Misery Memoir v’s Poverty Porn

 In pensioners, Social Life

We writers, when we are planning to write a book, keep an ear to the ground. A few years ago, the pundits told us to avoid misery memoirs like the plague, no publisher wants or is interested in them. I still have my misery memoir on the laptop, sulking because I refuse to expose it to public gaze. So, imagine my surprise at the successful publishing of Kerry Hudson’s book Lowborn. I listened to it on Radio 4’s Book of the Week recently. It was fascinating and reinvigorated the genre. But there is a new kid on the block and so it’s now misery memoir v’s poverty porn.

Which is Which?

After Cash Carraway wrote Skint Estate she was concerned that her book was called poverty porn. For certain, both her and Kerry tell an awful story and nobody comes out well. The men in their lives are violent and controlling and the mothers abusive and drunk. An identifying feature is the prevalence of drugs as well as their constant moving of rented homes, most of which are in an appalling state. The daughters, the children, all suffer. What is remarkable is that both writers pull their lives back together. It appears that poverty porn is defined as the exploitation of the poor as a way to gain attention. Misery memoir (or misery porn) is about how a protagonist overcomes abuse, usually in childhood. Consequently, my story, let’s call it abandonment porn, doesn’t quite fit these genres.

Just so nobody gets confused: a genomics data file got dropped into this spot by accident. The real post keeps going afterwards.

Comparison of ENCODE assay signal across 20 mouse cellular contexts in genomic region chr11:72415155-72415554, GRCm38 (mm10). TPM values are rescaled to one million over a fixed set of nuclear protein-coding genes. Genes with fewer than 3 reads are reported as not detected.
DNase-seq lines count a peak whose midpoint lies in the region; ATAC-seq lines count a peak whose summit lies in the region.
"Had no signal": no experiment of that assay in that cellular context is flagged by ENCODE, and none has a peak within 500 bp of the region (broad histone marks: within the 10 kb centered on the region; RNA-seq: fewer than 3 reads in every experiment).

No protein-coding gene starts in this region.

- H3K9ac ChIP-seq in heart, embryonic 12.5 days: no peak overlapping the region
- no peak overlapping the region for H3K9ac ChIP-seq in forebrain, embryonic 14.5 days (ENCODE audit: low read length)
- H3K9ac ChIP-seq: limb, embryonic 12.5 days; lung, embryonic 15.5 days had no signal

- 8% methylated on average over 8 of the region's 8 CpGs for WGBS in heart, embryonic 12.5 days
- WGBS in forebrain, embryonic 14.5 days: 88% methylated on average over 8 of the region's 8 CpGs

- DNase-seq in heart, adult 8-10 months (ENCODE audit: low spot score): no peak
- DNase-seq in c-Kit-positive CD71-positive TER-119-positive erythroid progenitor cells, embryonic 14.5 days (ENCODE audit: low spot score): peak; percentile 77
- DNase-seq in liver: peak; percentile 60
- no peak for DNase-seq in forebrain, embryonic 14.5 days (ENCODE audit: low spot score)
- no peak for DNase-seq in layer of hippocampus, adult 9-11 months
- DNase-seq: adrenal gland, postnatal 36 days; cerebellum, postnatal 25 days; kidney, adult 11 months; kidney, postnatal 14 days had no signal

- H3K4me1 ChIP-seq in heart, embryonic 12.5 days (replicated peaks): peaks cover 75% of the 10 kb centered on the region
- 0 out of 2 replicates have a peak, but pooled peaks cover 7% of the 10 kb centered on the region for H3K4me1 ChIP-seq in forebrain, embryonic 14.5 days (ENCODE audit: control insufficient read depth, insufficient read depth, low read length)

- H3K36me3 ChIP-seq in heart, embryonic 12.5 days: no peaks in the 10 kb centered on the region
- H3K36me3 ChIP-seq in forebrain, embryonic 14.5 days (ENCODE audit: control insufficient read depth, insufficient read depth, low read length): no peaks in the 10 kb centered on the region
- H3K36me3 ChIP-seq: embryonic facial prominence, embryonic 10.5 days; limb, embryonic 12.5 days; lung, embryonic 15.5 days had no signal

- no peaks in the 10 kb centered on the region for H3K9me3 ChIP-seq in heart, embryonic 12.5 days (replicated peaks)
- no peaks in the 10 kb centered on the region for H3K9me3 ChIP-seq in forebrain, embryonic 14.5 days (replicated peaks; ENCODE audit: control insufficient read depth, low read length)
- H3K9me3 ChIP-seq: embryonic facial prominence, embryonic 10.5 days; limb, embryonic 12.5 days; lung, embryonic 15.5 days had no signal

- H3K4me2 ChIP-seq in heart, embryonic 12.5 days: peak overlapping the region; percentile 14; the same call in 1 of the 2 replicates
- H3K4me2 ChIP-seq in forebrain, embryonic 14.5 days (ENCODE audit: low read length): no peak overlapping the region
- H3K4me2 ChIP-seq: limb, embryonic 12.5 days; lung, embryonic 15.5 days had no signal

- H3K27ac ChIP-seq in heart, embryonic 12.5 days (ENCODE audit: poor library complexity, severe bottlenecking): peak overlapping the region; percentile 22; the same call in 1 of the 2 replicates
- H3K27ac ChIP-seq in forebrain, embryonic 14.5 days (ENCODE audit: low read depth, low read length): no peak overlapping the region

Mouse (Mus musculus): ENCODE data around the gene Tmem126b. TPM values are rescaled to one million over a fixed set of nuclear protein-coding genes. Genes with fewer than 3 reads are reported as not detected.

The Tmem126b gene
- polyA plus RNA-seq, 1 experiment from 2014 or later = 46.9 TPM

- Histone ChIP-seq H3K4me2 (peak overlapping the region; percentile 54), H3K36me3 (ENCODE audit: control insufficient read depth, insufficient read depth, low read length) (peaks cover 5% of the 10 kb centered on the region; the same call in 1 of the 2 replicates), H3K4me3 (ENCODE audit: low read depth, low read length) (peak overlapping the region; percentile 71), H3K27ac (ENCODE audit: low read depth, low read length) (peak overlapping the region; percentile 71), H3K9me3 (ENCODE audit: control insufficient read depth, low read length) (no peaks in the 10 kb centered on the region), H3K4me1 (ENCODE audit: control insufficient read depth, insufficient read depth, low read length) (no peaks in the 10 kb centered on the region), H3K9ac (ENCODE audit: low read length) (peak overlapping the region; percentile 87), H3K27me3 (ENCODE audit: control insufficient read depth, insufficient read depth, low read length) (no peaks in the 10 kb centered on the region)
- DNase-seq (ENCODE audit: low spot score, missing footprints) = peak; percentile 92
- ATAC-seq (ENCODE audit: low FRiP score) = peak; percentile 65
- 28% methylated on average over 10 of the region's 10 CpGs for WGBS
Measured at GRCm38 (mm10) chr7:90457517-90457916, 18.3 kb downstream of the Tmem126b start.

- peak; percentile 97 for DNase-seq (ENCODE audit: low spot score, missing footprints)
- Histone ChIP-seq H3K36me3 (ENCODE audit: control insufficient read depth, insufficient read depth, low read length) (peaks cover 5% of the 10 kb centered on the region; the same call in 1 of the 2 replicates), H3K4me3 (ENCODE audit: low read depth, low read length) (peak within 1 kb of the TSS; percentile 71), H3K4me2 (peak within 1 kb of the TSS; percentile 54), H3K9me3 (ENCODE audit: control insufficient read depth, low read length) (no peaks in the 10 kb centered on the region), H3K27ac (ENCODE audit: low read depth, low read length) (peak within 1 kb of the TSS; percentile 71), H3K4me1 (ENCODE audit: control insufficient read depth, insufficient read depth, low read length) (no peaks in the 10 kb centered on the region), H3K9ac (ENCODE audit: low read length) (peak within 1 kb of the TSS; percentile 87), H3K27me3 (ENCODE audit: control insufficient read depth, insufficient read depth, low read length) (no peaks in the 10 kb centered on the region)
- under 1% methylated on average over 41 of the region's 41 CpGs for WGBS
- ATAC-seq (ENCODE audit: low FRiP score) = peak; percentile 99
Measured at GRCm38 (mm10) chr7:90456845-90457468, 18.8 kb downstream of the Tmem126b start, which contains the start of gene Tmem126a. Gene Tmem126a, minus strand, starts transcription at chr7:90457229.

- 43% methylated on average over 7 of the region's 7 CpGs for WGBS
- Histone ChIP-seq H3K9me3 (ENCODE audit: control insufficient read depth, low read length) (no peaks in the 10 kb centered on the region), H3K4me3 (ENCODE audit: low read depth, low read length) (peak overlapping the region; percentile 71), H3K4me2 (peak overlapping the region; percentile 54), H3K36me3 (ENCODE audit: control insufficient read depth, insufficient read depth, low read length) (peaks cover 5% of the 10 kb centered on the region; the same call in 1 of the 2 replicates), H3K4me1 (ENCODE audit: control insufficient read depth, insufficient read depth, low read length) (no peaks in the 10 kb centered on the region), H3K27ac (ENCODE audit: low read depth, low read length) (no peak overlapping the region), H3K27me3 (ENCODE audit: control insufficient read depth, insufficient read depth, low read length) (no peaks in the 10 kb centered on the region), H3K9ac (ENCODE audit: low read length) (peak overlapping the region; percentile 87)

Misery memoir v’s poverty porn

One of the writers was told by a social worker that blame was misplaced, that her parents simply made bad decisions. Why is it that today we all have to be grey, that black and white are unacceptable words? Responsibility, it appears, is also a no no word. It seems that I must not exploit my father and should accept that it was simply a bad decision to run off with his mistress to Eire. He abandoned his wife and three children and she abandoned her daughter. For some of us it meant grinding poverty and abuse. Two of those children have since died and their lives were profoundly damaged by what happened. I am glad that misery memoirs and poverty porn are having a resurgence; they remind people that there are consequencies to their actions.

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